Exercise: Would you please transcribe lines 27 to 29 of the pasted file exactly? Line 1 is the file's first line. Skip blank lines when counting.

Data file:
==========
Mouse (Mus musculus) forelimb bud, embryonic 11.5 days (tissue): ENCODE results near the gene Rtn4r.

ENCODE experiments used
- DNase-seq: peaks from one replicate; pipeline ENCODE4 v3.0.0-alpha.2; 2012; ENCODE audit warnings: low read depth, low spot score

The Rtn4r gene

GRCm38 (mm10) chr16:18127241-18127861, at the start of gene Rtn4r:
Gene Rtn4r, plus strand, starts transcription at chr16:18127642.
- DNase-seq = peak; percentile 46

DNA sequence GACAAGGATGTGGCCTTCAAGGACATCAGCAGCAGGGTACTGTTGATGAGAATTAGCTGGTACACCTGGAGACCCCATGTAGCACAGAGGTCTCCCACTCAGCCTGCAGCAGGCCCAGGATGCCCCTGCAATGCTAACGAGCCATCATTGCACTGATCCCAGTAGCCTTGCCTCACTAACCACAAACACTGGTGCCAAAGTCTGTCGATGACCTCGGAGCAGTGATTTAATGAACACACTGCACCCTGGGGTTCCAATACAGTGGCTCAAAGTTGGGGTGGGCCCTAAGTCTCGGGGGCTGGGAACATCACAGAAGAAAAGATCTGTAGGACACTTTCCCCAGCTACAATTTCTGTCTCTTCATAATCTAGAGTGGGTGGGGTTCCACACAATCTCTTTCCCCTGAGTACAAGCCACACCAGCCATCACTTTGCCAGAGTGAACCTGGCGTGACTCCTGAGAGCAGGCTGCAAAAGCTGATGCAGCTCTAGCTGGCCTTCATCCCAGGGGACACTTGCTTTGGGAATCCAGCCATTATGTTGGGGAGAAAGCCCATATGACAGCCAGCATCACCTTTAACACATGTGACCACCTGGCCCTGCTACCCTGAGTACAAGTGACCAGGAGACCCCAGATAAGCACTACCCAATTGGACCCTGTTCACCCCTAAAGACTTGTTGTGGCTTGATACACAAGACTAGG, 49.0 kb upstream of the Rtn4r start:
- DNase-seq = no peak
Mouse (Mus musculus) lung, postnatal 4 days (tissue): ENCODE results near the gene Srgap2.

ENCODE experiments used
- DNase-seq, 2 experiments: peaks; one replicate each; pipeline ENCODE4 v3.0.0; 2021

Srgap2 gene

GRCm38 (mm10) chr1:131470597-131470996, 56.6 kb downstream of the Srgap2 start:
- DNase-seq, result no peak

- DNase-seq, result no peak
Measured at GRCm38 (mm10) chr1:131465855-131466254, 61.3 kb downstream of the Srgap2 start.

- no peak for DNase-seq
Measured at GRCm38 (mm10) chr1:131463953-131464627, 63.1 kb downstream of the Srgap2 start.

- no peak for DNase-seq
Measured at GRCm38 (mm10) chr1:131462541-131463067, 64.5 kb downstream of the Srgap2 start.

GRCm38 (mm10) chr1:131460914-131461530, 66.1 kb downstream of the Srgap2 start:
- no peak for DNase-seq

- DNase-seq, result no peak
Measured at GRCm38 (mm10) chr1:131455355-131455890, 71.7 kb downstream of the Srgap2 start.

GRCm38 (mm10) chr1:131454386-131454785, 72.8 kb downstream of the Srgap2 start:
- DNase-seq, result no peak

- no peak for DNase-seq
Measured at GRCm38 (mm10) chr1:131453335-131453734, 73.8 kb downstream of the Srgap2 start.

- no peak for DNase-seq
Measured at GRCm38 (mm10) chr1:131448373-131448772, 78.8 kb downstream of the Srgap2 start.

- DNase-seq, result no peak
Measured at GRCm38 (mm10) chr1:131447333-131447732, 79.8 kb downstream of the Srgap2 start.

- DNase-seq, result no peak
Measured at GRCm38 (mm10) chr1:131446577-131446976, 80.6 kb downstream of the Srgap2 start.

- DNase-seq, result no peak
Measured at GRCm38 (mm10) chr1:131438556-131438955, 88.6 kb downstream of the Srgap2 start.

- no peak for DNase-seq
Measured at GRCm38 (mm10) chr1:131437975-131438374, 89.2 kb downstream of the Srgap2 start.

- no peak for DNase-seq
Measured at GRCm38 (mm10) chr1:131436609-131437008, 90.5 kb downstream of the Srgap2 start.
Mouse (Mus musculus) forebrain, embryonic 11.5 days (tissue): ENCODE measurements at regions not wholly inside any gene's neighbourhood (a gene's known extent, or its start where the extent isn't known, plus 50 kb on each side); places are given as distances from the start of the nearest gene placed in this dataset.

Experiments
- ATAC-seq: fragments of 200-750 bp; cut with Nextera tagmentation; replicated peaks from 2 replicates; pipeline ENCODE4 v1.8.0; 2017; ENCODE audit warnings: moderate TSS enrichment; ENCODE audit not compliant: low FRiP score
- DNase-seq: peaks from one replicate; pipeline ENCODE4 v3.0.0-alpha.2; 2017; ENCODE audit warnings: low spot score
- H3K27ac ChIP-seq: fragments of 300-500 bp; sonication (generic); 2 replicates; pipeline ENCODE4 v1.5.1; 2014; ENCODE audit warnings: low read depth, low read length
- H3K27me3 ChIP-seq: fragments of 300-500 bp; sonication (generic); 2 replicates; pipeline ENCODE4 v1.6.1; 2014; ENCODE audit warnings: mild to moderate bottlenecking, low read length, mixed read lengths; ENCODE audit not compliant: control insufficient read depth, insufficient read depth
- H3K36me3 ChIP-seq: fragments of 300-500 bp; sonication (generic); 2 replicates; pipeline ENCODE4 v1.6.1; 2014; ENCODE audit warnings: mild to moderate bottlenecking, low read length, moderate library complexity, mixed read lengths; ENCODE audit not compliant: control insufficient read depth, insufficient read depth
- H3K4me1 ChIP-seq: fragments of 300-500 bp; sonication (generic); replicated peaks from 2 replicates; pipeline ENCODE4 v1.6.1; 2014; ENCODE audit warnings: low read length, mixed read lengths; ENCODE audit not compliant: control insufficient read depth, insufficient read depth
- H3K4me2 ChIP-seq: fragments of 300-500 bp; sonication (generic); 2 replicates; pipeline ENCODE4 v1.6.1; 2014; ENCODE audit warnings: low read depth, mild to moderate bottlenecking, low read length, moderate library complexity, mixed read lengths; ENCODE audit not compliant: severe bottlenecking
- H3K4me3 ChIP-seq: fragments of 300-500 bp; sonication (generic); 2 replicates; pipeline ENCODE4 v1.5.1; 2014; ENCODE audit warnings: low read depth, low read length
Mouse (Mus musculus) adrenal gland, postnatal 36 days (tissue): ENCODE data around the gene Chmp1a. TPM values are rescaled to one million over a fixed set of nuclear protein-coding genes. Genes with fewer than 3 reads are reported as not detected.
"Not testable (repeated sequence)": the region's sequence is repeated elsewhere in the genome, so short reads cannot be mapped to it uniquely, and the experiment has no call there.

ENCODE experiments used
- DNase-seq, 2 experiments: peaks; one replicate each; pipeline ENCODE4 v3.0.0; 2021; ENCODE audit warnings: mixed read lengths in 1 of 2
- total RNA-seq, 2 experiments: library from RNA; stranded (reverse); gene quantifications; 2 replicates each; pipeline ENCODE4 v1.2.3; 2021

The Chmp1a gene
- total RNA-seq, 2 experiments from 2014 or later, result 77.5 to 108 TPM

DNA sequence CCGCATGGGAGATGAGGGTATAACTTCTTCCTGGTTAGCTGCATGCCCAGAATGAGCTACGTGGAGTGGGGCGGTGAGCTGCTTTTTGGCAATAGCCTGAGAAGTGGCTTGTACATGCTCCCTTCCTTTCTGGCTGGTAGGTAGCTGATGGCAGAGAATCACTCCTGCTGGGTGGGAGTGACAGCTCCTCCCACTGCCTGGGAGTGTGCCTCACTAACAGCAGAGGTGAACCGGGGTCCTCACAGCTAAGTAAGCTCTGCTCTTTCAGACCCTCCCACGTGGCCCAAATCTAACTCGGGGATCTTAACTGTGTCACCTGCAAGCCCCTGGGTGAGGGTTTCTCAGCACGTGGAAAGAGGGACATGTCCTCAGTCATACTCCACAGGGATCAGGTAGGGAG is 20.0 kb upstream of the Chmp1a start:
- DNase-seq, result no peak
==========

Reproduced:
- DNase-seq, result no peak

- no peak for DNase-seq
Measured at GRCm38 (mm10) chr1:131453335-131453734, 73.8 kb downstream of the Srgap2 start.